Aesthetic atrophy is a wasting away of the ability to appreciate new, different, or avant-garde music. I believe it to be an unavoidable consequence of aging, though the process can be slowed through therapeutic episodes of forced exposure to various stimuli (more on that later). In some people, the slip is more noticeable than in others, which I think has a lot to do with where the person peaked. For me, someone who probably peaked with that chunk of cement from an indie-rock landmark, it's been a pretty steep fall.
It's not that I believe new music to be, by nature, inferior to old music; I don't. It's not that I have found there's any musical high better than discovering something that's both amazing and totally new; there isn't. The problem is me. I'm lazier. Slower on the uptake. Too comfortable.
As I age, I've found I retreat to the tatty and perfectly creased comforts of lifelong favorites. That's stuff like Pet Sounds or one of the many, many amazing records put out by various bands affiliated with the old Elephant 6 collective — which were purposefully recorded to sound like Pet Sounds. It's musical comfort food, and I gravitate to it the way I gravitate to McDonald's fries, even when there's a perfectly good pho place down the street that needs some business.
In truth, there's probably nothing wrong with giving in to aesthetic atrophy. If anyone out there wants to set their filters to "high" and give something a shot only after it's passed the muster of four or five trusted tastemakers, I won't judge. I'm just not ready to move into the home yet.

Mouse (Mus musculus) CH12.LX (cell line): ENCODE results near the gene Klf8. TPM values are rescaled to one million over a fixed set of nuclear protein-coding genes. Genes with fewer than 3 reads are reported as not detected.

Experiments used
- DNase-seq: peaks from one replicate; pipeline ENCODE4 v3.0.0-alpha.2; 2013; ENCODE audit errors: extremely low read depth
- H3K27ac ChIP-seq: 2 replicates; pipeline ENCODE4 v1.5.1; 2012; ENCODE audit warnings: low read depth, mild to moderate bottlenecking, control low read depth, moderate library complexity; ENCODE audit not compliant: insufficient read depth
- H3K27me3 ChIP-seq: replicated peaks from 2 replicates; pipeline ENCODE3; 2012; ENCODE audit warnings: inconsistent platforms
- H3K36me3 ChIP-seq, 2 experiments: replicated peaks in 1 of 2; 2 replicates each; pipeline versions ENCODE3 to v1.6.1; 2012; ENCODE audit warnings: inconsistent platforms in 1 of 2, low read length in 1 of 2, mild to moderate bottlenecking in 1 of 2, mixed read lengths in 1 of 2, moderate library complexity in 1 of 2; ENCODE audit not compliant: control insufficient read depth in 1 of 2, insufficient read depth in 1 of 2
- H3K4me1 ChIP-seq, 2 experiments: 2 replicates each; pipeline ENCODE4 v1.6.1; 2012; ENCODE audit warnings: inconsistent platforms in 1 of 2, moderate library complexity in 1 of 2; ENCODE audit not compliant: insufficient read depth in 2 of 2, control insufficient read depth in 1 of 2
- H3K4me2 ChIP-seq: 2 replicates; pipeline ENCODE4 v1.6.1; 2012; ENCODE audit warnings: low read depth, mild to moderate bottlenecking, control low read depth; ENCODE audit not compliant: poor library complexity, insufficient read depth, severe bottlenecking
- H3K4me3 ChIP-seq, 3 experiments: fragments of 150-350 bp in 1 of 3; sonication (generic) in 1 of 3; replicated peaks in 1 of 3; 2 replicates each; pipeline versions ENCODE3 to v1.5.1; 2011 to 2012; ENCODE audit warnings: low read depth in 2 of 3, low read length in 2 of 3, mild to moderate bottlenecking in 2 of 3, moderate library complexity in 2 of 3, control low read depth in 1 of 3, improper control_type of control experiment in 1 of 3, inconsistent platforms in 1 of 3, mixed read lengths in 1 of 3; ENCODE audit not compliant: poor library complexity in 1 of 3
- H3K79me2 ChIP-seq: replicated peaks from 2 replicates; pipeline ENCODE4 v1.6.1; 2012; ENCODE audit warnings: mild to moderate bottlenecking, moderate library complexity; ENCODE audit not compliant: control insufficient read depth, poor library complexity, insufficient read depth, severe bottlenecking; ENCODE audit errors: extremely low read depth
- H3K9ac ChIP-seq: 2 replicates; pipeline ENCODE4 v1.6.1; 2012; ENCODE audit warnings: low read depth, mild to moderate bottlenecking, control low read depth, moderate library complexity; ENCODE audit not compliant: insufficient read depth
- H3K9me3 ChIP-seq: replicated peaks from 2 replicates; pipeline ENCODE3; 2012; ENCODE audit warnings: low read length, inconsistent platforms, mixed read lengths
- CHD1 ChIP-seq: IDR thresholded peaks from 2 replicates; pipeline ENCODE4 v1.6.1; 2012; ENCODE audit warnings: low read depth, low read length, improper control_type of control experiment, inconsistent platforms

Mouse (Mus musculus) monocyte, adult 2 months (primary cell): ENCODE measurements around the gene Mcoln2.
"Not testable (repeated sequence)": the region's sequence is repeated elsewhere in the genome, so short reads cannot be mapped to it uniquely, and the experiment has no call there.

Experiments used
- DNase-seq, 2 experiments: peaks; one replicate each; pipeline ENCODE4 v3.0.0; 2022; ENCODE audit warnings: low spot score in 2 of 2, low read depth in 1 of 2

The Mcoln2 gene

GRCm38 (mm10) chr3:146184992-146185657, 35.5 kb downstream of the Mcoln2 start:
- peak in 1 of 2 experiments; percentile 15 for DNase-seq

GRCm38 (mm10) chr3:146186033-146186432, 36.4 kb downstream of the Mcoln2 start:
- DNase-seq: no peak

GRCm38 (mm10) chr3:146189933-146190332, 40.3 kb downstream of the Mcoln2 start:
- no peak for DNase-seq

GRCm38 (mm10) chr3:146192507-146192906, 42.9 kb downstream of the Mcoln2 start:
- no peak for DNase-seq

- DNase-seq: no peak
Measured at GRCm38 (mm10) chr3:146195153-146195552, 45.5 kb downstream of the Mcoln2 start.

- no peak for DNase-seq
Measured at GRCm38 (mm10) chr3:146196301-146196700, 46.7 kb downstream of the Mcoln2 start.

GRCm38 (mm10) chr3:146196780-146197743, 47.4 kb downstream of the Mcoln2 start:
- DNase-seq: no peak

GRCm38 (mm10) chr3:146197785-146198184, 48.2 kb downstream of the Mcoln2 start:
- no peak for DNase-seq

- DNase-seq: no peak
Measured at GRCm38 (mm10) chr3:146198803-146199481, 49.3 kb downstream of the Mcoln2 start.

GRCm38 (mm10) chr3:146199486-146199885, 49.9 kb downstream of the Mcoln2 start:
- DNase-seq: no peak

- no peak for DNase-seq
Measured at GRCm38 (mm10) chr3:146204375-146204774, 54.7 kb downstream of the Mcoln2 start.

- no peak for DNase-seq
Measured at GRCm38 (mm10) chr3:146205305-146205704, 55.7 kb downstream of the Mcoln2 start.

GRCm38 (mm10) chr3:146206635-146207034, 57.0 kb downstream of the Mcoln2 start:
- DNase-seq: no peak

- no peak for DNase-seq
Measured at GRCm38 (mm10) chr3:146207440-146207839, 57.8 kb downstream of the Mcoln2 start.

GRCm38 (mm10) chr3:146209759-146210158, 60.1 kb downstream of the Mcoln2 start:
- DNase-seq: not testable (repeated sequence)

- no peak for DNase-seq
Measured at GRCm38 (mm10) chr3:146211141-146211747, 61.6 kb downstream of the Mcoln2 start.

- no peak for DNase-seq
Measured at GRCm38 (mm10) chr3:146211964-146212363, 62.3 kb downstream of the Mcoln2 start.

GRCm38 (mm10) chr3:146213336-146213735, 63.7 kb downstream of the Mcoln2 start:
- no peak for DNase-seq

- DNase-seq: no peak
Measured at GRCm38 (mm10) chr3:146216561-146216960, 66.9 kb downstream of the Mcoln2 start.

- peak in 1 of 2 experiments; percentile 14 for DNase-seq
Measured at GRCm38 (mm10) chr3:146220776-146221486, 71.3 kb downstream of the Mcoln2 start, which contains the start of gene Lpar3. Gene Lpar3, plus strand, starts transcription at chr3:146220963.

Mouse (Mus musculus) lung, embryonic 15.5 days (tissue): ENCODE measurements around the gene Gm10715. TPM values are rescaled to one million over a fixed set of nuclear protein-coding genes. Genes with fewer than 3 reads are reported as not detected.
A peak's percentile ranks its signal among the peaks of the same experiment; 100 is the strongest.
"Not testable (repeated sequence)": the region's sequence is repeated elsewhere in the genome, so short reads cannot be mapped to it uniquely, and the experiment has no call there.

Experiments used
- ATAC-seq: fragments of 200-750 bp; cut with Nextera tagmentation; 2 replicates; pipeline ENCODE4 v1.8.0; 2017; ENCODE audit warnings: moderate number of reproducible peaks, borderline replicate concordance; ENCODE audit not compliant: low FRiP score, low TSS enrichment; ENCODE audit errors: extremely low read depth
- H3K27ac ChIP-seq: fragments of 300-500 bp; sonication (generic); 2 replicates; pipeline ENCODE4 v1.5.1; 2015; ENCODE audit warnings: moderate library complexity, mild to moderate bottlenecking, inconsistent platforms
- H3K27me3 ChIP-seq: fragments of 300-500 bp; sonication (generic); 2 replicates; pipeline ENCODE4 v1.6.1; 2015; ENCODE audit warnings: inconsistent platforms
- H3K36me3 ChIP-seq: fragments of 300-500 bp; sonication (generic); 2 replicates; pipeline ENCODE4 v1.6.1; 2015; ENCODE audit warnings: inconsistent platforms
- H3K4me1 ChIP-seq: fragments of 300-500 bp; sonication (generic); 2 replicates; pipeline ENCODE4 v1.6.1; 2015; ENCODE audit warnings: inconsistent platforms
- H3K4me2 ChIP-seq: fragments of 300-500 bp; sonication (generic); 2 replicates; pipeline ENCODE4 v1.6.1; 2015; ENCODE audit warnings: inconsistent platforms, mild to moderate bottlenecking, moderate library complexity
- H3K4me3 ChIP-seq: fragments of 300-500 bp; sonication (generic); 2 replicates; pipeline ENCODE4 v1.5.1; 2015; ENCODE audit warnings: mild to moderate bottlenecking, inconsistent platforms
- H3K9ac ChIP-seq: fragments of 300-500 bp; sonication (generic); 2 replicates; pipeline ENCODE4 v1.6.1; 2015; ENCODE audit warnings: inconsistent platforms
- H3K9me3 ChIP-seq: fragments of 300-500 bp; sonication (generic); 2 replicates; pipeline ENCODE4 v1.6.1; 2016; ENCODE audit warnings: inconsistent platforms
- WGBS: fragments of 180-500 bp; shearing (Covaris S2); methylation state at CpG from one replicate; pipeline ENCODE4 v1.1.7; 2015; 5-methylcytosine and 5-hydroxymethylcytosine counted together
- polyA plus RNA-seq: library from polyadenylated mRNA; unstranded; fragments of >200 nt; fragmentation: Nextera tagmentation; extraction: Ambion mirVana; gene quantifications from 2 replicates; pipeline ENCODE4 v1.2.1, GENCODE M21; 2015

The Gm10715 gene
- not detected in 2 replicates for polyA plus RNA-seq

So, on this 31st day of December 2009, I make it my 2010 New Year's resolution to listen to more new music. ("To do my fucking job," some might say.) I'm re-committing myself to the habit of discovering and exposing new shit on a constant basis.
What's more, in my capacity as music editor of New Times, I'm forcing this resolution on someone else, in grand fashion. Jay Bennett, our trusted copy editor, who is as open-minded as any 40-year-old dude who plays guitar in a garage-rock band can be, has committed to a yearlong project called "Nothing Not New" on our blog, PHXmusic.com.
Jay will listen to at least one brand-new record every weekday for the next year. Also, he's not listening to anything not released in 2010 during the workweek and as little as possible on weekends. That's right: Jay's MP3s are backed up to an external hard drive and his media player has been wiped clean. Tomorrow, Jay can listen only to the first record I've picked out for him, London indie-rock outfit Scanners' joyfully Moog-y sophomore effort Submarine, which is due in stores on January 26.
For the next year, he can go back and listen to whatever he wants from 2010, but nothing else. The goal is to halt the progress of Jay's aesthetic atrophy through intensive therapy, something he has his own reasons for doing, which I'll let him tell you more about at PHXmusic.com.
And, about that Decade's Best list . . . That is what started me on this whole thing, and what doomed poor Jay to the onerous duty of hiding all his Kiss records. I've compiled one — probably the best one you'll find anywhere — assembled thoughtfully and with care to avoid the nasty habit people have of putting critical reputation far above lasting appeal, wider cultural impact, and basic quality. It also includes country, as any responsible critic's list will, because I don't believe in ghettoizing any particular type of popular music. Take it from the guy who stole a piece of the Hotel Yorba: Toby Keith's Shock'n Y'all is still a slightly better record than White Blood Cells.